of Russia, Sibneft and other companies to the sum total of around $9 trillion. So, Alexander Voloshin is not less experienced at privatization than Anatoly Chubais.
Judging by the fact that US's ChevronTexaco, one of the prospective clients to purchase 50 per cent of YukosSibneft shares, is shifting its investment concerns to the former Soviet republic of Kazakhstan the strategy of Mikhail Khodorkovsky is no longer essential. This means that the merged company will be still controlled by the Russian side no matter how many American top-managers work in it.
Yukos shareholder Leonid Nevzlin, now staying abroad, is skeptical about the plans of Roman Abramovich and Alexander Voloshin. He says that anyone wishing to be at head of the company should first fill some post in it and win the sympathy of its board of directors. Indeed, this scheme is perfectly correct for some other country, while Russia is the country where the most impossible things are feasible.
Analysts explain that as soon as the General Office of Public Prosecutor arrested 39.6 per cent of Menatep shares in Yukos, the holders of the shares still retained the right to vote at the meeting and to receive considerable dividends. As for Sibneft shareholders, they are not restrained at all. They have already received $3 billion from Yukos as the profit for 20 per cent of Sibneft shares. They may spend the money on shares of the merged company.
Under the present-day conditions, Yukos cannot swallow up the giant. Menatep's share in the company makes up 4.5 per cent; another large share holding of 17.65 per cent is currently in free circulation. The holder of 26.1 per cent of shares of the new company is Millhouse Capital, the company representing interests of Roman Abramovich, is the company's biggest shareholder today.
An extraordinary stockholders' meeting of YukosSibneft that has been scheduled long ago started November 28. The regional press reported alarming news early on November 28 saying that the heads of branch establishments of the merged company in Russia's regions demand that Mikhail Khodorkovsky must be back to the company. Director General of Sibneft - Tyumennefteprodukt Vladimir Rid said at a press conference in the city of Tyumen that he wanted Mikhail Khodorkovsky be back to the company. Vladimir Rid is sure that Khodorkovsky's contribution to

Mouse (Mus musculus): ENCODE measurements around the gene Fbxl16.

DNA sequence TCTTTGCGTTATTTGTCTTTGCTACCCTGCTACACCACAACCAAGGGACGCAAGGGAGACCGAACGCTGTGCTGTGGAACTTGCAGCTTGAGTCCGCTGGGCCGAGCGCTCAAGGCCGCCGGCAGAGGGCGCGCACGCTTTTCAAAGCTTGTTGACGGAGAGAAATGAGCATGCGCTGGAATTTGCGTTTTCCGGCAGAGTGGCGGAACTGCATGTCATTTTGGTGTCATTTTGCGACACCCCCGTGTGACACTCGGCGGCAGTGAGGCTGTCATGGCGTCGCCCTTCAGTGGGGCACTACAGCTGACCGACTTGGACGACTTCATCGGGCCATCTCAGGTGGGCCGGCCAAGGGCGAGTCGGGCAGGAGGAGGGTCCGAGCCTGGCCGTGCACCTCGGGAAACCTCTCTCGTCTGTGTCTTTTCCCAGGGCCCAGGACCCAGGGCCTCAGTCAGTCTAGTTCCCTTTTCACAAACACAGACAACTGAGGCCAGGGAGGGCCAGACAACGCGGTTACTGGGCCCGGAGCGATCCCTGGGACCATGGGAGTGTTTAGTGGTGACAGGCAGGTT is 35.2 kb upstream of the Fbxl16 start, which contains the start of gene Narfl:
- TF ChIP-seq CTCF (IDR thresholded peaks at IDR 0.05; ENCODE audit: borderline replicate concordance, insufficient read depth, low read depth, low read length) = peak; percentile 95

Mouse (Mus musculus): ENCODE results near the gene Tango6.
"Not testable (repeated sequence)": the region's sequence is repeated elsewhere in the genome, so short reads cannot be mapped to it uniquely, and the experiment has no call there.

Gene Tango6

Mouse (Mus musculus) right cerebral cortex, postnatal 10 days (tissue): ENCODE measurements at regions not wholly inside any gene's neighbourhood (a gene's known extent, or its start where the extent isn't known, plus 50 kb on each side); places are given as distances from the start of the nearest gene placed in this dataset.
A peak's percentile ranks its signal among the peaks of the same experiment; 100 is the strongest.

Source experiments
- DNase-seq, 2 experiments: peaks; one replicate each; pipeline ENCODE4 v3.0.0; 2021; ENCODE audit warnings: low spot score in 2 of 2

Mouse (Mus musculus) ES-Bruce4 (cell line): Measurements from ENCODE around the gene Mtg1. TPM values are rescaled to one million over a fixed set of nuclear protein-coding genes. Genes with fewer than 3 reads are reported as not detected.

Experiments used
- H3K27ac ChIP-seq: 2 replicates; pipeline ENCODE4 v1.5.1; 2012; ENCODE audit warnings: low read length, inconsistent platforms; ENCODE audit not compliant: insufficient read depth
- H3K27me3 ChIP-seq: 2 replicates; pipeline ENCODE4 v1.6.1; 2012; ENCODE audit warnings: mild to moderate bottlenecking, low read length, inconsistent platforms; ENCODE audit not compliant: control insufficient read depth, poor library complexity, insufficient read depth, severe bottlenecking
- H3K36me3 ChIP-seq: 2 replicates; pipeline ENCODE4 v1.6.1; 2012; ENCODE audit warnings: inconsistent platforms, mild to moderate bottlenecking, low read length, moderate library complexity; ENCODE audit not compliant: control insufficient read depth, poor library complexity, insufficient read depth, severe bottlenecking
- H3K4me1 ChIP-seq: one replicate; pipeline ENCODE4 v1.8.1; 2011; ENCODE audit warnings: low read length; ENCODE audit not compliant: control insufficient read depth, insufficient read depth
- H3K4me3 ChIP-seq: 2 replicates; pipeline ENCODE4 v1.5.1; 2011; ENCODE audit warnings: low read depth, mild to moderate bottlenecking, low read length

Yukos is invaluable and must be respected.
To all appearances, the team of Mikhail Khodorkovsky and those who sympathize with him in Sibneft have realized that they cannot control the situation without their leader. Recent information has produced a sensation: the Yukos - Sibneft merger process has been stopped upon mutual agreement of the shareholders.
Experts cannot suppose what this means. Majority of them think that the merger suspension means that the companies are breaking up. Let us wait and see what Russia Federation Prosecutor General Vladimir Ustinov and President Vladimir Putin will say concerning the situation. It is not ruled out that they look upon the situation at a different angle.
The suspension of Yukos and Sibneft merger has resulted in collapse of the Russian market. As of 1:30 p.m. November 28, the Yukos shares dropped by 5 per cent and made up $11.4 in RTS. LUKOIL shares dropped by 0.92 per cent to $21.5; the quotations of RAO UES of Russia dropped by 1.14 per cent to $0.26 and of Surgutneftegas - dropped by 1.13 per cent to $0.525. The RTS index dropped by 2.12 per cent by the same time November 28 as compared with the previous closing and made up 528.68 points. If the shares are falling in price it means someone buys them up.
After it turned out that Deputy Prime Minister Andrei Belousov included the Fonbet betting company in the list of backbone enterprises that can count on state support, everyone started talking about these bookmakers.